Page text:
Monday, May 9, 2011

Character Monday: Three Characters One Devil in Deal With the Devil

Happy Monday readers! We at Astaea Press hoped that you all had a fabulous Mother's Day yesterday. Today we are pleased to have J Gunna Grey author of Deal with the Devil Part 1 is here talking about the characters in her book.


Wehrmacht Major Faust has a dangerous secret: he likes England. But it’s May 1940 and his Panzers are blasting the British Army off Dunkirk’s beach, so he keeps his mouth shut even though it hurts. When the Waffen SS try to murder their English prisoners of war, Faust helps the POWs escape. Now it’s treason, with his neck on the line.

Three months later, a friend gets him drunk, straps him into a parachute, and throws him out over Oxford during a bombing run. He’s quickly caught. Because he helped type the battle plan for the invasion of England, he cannot allow himself to be broken in interrogation. Two German armies depend on it. But every time he escapes, someone rapes and murders a woman and the English are looking for someone to hang. He’s damned if he stays, risking someone else’s life if he runs, and risking execution by the Gestapo if he makes it home.

Major Stoner, Oxford don turned British intelligence officer, sees three possibilities. Faust perhaps was joyriding in that bomber, as he claims. Or he’s on a reconnaissance mission for the German invasion. Or he’s a spy. Stoner must break Faust to learn the truth, no matter how it strains his old heart. He must save England, and his granddaughter.

Their battlefield is confined to a desktop. Only one of them can win. Someone must break. Someone must make a Deal with the Devil.



In Deal with the Devil, three characters are on a collision course. Two are fighting to break each other. The third waits to one side, unable to intervene and doomed to pick up the pieces. But that doesn’t make her the weakest of the three.

It’s August 1940 and the Battle of Britain is raging. Major Hans-Joachim Faust is a modern German Army officer, educated and intelligent, but not worldly. He can drive a tank, crush enemy resistance, ride a strange horse across country, recite English sixteenth-century poetry from memory--but his understanding of the human heart, including his own, is shaky. Even as his Panzers are blasting the British Expeditionary Force off Dunkirk’s beaches, Faust loves England almost as much as he loves Germany and still he considers the English his friends.

When he’s captured and interrogated, it’s a nightmare beyond any he could imagine. The gentle people he knew before the war are fighting for survival and they’re gentle no longer. Everything is used against him--his friends, his naiveté, his honor, even his dislike of cabbage. If only he could figure out who to believe, who to trust, perhaps he’d have a chance of surviving this disaster. But before he understand his English captors and interrogator, he must first understand himself.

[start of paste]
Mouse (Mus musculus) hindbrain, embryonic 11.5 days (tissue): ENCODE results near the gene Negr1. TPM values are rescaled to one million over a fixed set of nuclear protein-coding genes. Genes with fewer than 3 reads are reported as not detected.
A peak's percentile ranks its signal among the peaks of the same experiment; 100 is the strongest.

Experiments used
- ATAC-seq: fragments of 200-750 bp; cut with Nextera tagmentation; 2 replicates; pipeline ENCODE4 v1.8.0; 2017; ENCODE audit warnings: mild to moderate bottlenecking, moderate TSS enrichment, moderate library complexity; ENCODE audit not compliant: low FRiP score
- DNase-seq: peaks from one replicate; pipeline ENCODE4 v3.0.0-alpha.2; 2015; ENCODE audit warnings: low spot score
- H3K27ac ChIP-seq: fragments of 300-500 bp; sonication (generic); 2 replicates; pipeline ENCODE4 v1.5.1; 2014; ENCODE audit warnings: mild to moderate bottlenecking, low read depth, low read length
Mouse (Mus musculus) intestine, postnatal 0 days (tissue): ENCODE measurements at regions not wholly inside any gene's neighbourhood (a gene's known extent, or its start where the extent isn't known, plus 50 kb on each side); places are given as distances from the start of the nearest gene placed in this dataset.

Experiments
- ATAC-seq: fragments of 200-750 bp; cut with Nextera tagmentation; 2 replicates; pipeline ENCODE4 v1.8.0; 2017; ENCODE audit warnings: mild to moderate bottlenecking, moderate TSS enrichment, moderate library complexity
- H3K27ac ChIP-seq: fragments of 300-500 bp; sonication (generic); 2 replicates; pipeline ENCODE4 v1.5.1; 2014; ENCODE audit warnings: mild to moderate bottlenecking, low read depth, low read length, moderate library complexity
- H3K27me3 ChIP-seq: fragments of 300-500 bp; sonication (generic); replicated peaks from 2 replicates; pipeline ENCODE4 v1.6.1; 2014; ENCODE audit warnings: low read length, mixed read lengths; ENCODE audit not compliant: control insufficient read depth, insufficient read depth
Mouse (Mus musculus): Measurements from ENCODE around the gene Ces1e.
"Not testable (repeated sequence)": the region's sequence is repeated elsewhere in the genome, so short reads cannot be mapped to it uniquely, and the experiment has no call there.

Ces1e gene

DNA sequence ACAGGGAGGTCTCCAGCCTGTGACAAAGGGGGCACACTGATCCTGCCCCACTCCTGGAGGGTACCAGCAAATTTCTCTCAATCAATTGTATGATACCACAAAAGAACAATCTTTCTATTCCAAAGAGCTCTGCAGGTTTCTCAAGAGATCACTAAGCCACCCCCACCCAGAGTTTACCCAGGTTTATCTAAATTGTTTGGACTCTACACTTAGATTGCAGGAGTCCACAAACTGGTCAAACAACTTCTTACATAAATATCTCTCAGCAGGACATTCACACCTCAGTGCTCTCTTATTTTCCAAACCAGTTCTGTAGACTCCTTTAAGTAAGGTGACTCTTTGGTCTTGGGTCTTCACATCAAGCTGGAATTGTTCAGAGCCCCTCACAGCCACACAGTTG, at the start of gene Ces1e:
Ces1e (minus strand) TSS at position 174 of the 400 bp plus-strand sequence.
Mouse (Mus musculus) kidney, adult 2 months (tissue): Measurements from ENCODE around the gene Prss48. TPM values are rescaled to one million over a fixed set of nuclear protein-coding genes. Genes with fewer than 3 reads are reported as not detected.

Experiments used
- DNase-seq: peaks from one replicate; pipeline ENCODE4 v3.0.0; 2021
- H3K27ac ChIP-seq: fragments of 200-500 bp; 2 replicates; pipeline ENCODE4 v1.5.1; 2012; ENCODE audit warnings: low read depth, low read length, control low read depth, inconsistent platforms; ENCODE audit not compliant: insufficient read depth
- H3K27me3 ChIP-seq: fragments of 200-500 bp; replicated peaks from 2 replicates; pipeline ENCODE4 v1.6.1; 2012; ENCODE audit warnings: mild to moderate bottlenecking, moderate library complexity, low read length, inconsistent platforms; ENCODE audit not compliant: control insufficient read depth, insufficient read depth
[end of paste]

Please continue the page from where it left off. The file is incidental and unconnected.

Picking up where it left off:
Major Cedric Stoner of British Military Intelligence is an old-school reserve officer. An Oxford don for forty years, he tutored and lectured in English poetry at Magdalen College, alongside C.S. Lewis, J.R.R. Tolkien, and the other Inklings. (Yes, they get a mention.) He also commanded a battalion in the First World War, was injured and captured by the Kaiser’s army, and understands in his bones how to manipulate, confuse, and break a prisoner of war.

But Stoner has spent his career building up students, not destroying them. It’s an awful conflict and it runs deep, putting a strain on his aging heart. If only he could put aside the habits of a lifetime of teaching, then perhaps the bitter taste from this dishonorable task wouldn’t seem so overwhelming. But two German armies are poised on the French beaches, waiting to invade England. Breaking Faust could make the difference between victory and crushing defeat.

His granddaughter, Jennifer Stoner, worries over the possible German invasion and grieves for her younger sister, the first victim of a brutal serial killer. There must be some way to stop the Germans, short of her beloved grandfather destroying himself trying to break that man Faust. And there must be some way to catch the animal who murdered Harriet, who kills again every time Faust escapes.

If she could get her hands on the murderer, she’d make him pay. All she needs is someone to hold him down and she’ll finish the job.

Part one of Deal with the Devil is available now. The endgame in part two is coming from Astraea Press in June.

Criminey! That does not sound like one of our usual sweets. In case anyone hasn't noticed Astraea is more than just romance and kissing. We have an eclectic mix of authors and the list just keeps growing. Check out J Gunnar's Deal with the Devil and stay tuned for Part 2.



7 comments:

  1. Even if you're not a student of WWII this is a must read. The suspense in incredible

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  2. Always impressed by Gunnar!!!

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  3. The details are so rich! Love it!! I can see Oxford's stone buildings and feel the warmth of the sunshine... wonderful.

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  4. on my list next .... look forward to reading it ....

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